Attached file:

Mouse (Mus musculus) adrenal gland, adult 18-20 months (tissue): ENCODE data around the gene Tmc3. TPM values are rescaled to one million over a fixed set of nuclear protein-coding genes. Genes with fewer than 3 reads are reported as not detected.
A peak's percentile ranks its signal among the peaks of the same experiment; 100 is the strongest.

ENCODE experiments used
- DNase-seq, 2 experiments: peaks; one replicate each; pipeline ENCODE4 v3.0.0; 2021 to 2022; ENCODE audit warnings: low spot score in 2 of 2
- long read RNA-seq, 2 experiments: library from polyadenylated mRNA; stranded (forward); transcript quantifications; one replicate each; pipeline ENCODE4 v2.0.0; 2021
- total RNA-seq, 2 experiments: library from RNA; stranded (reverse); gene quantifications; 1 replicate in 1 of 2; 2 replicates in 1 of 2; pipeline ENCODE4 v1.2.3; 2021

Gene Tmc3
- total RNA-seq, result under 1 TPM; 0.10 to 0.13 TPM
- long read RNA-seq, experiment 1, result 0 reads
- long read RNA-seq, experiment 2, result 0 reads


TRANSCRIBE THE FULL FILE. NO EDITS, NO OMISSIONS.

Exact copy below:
Mouse (Mus musculus) adrenal gland, adult 18-20 months (tissue): ENCODE data around the gene Tmc3. TPM values are rescaled to one million over a fixed set of nuclear protein-coding genes. Genes with fewer than 3 reads are reported as not detected.
A peak's percentile ranks its signal among the peaks of the same experiment; 100 is the strongest.

ENCODE experiments used
- DNase-seq, 2 experiments: peaks; one replicate each; pipeline ENCODE4 v3.0.0; 2021 to 2022; ENCODE audit warnings: low spot score in 2 of 2
- long read RNA-seq, 2 experiments: library from polyadenylated mRNA; stranded (forward); transcript quantifications; one replicate each; pipeline ENCODE4 v2.0.0; 2021
- total RNA-seq, 2 experiments: library from RNA; stranded (reverse); gene quantifications; 1 replicate in 1 of 2; 2 replicates in 1 of 2; pipeline ENCODE4 v1.2.3; 2021

Gene Tmc3
- total RNA-seq, result under 1 TPM; 0.10 to 0.13 TPM
- long read RNA-seq, experiment 1, result 0 reads
- long read RNA-seq, experiment 2, result 0 reads